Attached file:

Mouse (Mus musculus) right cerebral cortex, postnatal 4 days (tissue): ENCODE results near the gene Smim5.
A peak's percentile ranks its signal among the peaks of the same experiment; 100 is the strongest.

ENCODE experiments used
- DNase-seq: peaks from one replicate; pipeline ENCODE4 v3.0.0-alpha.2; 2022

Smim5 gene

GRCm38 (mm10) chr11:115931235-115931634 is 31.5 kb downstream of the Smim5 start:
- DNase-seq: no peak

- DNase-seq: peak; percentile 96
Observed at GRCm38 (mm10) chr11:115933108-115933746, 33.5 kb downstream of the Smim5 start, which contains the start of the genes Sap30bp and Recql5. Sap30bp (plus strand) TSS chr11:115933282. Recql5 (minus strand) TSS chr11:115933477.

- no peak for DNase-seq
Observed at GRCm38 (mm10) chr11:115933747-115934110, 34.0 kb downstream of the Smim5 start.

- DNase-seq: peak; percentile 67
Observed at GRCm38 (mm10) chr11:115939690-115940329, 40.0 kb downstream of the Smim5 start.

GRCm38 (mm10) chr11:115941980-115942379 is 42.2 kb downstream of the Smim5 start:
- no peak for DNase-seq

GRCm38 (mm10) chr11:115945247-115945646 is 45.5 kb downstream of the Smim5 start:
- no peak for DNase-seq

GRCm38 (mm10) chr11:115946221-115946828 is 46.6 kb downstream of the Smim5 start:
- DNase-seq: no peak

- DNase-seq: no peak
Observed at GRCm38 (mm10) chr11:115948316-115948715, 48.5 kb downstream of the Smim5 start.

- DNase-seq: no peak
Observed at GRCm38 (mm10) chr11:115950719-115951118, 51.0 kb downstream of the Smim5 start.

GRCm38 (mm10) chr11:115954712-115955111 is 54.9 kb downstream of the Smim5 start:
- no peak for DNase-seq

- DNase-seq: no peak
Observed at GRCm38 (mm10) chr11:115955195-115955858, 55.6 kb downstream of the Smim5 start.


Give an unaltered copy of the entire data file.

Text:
Mouse (Mus musculus) right cerebral cortex, postnatal 4 days (tissue): ENCODE results near the gene Smim5.
A peak's percentile ranks its signal among the peaks of the same experiment; 100 is the strongest.

ENCODE experiments used
- DNase-seq: peaks from one replicate; pipeline ENCODE4 v3.0.0-alpha.2; 2022

Smim5 gene

GRCm38 (mm10) chr11:115931235-115931634 is 31.5 kb downstream of the Smim5 start:
- DNase-seq: no peak

- DNase-seq: peak; percentile 96
Observed at GRCm38 (mm10) chr11:115933108-115933746, 33.5 kb downstream of the Smim5 start, which contains the start of the genes Sap30bp and Recql5. Sap30bp (plus strand) TSS chr11:115933282. Recql5 (minus strand) TSS chr11:115933477.

- no peak for DNase-seq
Observed at GRCm38 (mm10) chr11:115933747-115934110, 34.0 kb downstream of the Smim5 start.

- DNase-seq: peak; percentile 67
Observed at GRCm38 (mm10) chr11:115939690-115940329, 40.0 kb downstream of the Smim5 start.

GRCm38 (mm10) chr11:115941980-115942379 is 42.2 kb downstream of the Smim5 start:
- no peak for DNase-seq

GRCm38 (mm10) chr11:115945247-115945646 is 45.5 kb downstream of the Smim5 start:
- no peak for DNase-seq

GRCm38 (mm10) chr11:115946221-115946828 is 46.6 kb downstream of the Smim5 start:
- DNase-seq: no peak

- DNase-seq: no peak
Observed at GRCm38 (mm10) chr11:115948316-115948715, 48.5 kb downstream of the Smim5 start.

- DNase-seq: no peak
Observed at GRCm38 (mm10) chr11:115950719-115951118, 51.0 kb downstream of the Smim5 start.

GRCm38 (mm10) chr11:115954712-115955111 is 54.9 kb downstream of the Smim5 start:
- no peak for DNase-seq

- DNase-seq: no peak
Observed at GRCm38 (mm10) chr11:115955195-115955858, 55.6 kb downstream of the Smim5 start.